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Concrete Chic: The Line Hotel in LA’s Koreatown


Concrete Chic: The Line Hotel in LA’s Koreatown

January 16, 2014

Set in a stripped-down 1960s Hyatt in LA’s buzzing Koreatown, the now debuting Line Hotel–from the owner of New York’s NoMad–takes a refreshingly raw approach to the architectural makeover. Hotel impresario Andrew Zobler of the Sydell Group let loose an impressive creative team, including It Boy chef Roy Choi and LA designer Sean Knibb, to reinvent a dinosaur building. Located in one of the most round-the-clock neighborhood’s in the city–just three miles from Downtown, and six miles from Beverly Hills–The Line is about to unveil a trio of Roy Choi restaurants, a night club, and a Poketo-curated newsstand and boutique. In the meantime, 388 concrete rooms stand ready. 

Above: Situated to take in the sweeping city views, the beds have desks as headboards–”to maximize the space and give the guest a large commanding workspace (or place to put their things) that faces the window,” says designer Sean Knibb of Knibb Design in LA.

Above:  “We started with the concept of repurpose–use as much of the existing structure as possible, and take materials that would not usually be considered luxurious and elevate them through substitution,” says Knibb. Towards that end, he photographed the structure’s exposed concrete and then had it turned into wallpaper, which is actually what lines the walls of the rooms. It was custom made by Astek in LA. Each room also has a chair upholstered in a vintage Mexican serape, a painted coffee table with a “cityscape” built from books, and a photo collage by Kevin Hanley of LA’s Acme gallery. Knibb Design created the rakish lamp.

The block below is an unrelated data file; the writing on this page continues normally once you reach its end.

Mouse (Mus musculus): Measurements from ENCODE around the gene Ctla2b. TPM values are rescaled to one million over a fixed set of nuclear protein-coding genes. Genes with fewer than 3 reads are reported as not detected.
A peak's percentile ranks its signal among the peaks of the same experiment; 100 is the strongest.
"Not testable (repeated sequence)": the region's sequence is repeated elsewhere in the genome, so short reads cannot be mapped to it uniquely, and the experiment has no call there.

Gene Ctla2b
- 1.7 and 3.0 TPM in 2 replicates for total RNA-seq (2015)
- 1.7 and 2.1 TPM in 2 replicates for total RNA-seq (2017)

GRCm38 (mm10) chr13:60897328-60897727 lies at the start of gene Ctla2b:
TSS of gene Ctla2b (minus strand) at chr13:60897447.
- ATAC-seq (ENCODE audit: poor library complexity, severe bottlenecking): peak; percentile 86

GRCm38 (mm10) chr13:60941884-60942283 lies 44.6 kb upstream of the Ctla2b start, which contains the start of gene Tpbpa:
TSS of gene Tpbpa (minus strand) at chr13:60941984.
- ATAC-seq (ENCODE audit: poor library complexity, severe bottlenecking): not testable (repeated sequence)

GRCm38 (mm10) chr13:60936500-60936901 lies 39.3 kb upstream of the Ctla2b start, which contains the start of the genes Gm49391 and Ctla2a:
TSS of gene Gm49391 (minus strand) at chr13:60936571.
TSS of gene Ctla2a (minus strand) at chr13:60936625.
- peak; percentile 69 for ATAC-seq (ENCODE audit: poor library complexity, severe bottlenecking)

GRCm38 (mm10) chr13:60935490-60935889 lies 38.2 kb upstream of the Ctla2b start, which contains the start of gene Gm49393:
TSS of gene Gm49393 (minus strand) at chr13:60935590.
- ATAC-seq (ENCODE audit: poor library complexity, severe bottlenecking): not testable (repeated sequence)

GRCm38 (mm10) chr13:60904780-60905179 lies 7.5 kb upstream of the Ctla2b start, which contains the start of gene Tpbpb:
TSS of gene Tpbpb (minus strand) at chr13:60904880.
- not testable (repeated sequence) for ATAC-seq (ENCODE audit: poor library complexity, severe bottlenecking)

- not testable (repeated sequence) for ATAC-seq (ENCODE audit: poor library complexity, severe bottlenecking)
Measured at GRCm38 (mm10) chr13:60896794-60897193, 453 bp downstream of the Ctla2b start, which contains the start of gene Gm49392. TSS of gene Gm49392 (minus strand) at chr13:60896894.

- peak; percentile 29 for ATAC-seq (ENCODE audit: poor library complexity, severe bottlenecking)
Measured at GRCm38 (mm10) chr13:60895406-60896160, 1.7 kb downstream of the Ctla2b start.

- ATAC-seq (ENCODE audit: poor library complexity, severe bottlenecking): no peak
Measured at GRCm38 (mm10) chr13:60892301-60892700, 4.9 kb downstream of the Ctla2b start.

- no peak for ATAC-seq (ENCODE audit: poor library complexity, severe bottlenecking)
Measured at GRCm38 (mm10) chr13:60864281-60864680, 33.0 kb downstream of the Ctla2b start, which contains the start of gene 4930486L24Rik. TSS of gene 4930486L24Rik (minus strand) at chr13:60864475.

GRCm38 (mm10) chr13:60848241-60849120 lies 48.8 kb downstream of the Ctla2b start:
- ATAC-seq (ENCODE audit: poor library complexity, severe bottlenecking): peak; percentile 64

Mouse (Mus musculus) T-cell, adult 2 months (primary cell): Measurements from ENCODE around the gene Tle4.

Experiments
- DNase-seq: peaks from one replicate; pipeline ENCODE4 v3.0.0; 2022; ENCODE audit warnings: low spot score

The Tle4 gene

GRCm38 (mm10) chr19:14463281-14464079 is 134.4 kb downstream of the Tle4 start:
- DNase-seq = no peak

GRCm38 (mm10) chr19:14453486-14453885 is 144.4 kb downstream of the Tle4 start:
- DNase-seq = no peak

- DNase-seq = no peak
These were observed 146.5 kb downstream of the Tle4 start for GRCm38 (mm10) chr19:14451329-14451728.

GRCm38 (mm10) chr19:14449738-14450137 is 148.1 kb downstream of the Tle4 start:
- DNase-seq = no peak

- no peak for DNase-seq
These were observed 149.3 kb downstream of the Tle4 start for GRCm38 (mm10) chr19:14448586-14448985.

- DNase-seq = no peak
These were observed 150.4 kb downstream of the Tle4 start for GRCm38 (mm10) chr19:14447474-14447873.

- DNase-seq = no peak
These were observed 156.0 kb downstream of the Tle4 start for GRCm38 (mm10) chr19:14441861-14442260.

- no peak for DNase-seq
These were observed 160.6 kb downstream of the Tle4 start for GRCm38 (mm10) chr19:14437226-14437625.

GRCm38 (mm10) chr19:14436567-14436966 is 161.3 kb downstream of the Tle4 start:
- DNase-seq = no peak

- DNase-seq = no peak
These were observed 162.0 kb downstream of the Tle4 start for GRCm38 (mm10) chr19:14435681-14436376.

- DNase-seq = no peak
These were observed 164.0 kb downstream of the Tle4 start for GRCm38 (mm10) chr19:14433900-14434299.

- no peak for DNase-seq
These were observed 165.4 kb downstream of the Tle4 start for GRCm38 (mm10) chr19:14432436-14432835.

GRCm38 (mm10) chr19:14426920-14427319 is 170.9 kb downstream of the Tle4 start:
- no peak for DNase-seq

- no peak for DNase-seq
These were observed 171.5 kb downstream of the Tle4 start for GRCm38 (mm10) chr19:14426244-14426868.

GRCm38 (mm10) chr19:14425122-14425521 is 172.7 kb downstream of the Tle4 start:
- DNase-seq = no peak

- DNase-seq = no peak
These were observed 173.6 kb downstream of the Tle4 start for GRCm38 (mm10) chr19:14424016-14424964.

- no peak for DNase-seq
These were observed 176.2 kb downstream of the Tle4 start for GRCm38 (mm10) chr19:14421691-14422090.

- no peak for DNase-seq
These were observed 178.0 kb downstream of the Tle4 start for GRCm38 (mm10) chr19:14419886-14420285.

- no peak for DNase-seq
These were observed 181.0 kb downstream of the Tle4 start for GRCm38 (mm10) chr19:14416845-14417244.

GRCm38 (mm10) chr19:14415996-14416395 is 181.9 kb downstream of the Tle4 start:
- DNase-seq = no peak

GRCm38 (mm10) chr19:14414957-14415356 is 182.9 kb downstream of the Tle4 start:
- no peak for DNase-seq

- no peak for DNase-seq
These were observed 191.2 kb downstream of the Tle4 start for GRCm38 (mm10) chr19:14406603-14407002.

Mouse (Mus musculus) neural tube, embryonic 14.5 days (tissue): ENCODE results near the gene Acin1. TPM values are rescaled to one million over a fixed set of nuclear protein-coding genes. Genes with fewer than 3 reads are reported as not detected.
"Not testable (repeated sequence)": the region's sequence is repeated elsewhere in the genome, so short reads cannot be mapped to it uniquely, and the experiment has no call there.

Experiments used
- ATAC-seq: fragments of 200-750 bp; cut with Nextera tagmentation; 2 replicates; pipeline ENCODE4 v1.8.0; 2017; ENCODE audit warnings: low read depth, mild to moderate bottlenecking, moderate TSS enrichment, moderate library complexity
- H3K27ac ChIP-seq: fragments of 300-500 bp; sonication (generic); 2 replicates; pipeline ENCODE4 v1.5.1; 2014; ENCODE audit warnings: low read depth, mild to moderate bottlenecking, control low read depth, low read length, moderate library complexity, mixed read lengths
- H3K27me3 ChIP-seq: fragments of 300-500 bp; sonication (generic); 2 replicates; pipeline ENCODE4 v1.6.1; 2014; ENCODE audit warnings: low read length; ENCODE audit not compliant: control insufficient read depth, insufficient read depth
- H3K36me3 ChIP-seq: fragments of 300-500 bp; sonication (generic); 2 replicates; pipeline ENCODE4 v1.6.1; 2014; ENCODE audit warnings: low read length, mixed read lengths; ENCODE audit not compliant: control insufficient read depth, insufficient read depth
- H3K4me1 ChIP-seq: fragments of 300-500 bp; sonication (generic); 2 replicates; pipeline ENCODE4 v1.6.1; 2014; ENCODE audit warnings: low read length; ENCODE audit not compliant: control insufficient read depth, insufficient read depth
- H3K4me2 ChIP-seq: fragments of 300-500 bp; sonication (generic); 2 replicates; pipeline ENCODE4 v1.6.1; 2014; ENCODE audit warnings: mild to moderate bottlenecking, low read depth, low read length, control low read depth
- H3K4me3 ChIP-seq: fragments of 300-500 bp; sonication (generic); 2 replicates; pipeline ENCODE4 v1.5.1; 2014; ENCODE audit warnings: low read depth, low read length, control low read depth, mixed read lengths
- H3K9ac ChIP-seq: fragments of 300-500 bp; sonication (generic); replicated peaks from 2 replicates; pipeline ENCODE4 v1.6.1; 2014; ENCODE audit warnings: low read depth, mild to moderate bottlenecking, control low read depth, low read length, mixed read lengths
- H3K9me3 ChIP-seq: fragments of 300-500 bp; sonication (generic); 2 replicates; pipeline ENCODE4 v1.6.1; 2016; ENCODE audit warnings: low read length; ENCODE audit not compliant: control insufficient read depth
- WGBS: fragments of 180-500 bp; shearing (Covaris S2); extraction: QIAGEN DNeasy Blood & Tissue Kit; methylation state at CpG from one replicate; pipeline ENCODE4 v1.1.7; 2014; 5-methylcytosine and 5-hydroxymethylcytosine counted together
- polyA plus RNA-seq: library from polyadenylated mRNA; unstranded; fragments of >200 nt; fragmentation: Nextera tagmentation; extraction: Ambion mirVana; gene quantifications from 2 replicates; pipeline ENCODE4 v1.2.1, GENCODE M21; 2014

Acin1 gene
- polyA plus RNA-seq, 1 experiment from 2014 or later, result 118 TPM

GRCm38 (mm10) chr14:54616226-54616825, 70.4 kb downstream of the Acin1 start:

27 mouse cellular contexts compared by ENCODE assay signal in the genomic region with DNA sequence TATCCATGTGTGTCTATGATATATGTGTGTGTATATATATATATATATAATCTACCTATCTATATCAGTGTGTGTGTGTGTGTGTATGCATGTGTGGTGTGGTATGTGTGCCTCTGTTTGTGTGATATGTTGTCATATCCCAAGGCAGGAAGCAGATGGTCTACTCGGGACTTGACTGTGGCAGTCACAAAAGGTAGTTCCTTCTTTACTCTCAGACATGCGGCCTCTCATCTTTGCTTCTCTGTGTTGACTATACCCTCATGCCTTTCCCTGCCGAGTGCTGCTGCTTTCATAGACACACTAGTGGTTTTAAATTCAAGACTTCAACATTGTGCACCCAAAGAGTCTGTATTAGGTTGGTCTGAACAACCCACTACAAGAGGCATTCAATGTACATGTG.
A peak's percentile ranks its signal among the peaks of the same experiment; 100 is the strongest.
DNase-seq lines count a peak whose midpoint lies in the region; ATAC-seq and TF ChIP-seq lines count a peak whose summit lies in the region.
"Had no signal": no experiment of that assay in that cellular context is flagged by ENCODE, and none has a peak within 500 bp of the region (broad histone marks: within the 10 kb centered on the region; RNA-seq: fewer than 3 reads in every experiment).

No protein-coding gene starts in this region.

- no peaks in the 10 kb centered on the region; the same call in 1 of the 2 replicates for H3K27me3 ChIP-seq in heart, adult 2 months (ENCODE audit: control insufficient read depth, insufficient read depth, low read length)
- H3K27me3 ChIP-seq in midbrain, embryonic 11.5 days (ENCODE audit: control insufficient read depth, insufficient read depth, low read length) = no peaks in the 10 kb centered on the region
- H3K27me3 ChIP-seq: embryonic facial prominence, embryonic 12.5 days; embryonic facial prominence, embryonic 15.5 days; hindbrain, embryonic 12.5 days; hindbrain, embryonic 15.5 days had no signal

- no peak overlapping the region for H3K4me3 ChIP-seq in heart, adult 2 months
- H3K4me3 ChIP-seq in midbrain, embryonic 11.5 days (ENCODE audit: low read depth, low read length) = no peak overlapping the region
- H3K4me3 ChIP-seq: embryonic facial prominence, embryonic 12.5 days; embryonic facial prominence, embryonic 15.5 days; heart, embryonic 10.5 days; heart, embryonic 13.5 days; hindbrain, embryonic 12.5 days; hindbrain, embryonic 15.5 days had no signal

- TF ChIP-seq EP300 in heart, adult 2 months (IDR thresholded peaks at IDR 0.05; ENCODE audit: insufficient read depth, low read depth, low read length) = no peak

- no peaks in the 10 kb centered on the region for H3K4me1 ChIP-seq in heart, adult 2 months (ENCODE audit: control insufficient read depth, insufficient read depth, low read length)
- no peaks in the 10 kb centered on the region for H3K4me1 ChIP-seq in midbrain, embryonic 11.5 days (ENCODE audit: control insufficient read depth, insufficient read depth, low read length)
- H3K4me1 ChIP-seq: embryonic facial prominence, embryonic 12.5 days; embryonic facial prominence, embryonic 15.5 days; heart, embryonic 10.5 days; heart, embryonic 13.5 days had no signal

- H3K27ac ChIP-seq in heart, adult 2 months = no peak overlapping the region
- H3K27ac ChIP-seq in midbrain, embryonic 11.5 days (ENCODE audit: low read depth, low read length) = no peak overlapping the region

Above: So bad it’s good? A new sculpture inspired by mid-century artist Curtis Jere’s metal flocks of birds. 

Above: A double room with a Knibb Design hanging light and hits of tomato red, inspired, says Knibb, by the colors of Koreatown. The porcelain laundry jug vases by artist Foekje Fleur, he points out, “contribute to the recurring themes of repurposed design and elevation through substitution.”

Above: A sitting area with serape-upholstered chairs and a hexagonal marble table. The furniture is available to order from Knibb Design

Above: Don’t overpack: A compact closet and shelving made of bleached ash.

Above: Bathrooms are white-tiled and detailed with bleached ash and gold fixtures.

Above: Soon to open: POT, Roy Choi’s take on the Korean hot pot restaurant. We like the floral strewn, two-toned walls and Emeco wood and metal Lancaster Chairs.

Above: The 1964 structure, designed by architects Daniel Mann Johnson + Mendenhall, rises about the palms and the neighborhood hubbub. 

Another new LA hotel to check out? See A Mediterranean Beach Lodge, Santa Monica Edition.

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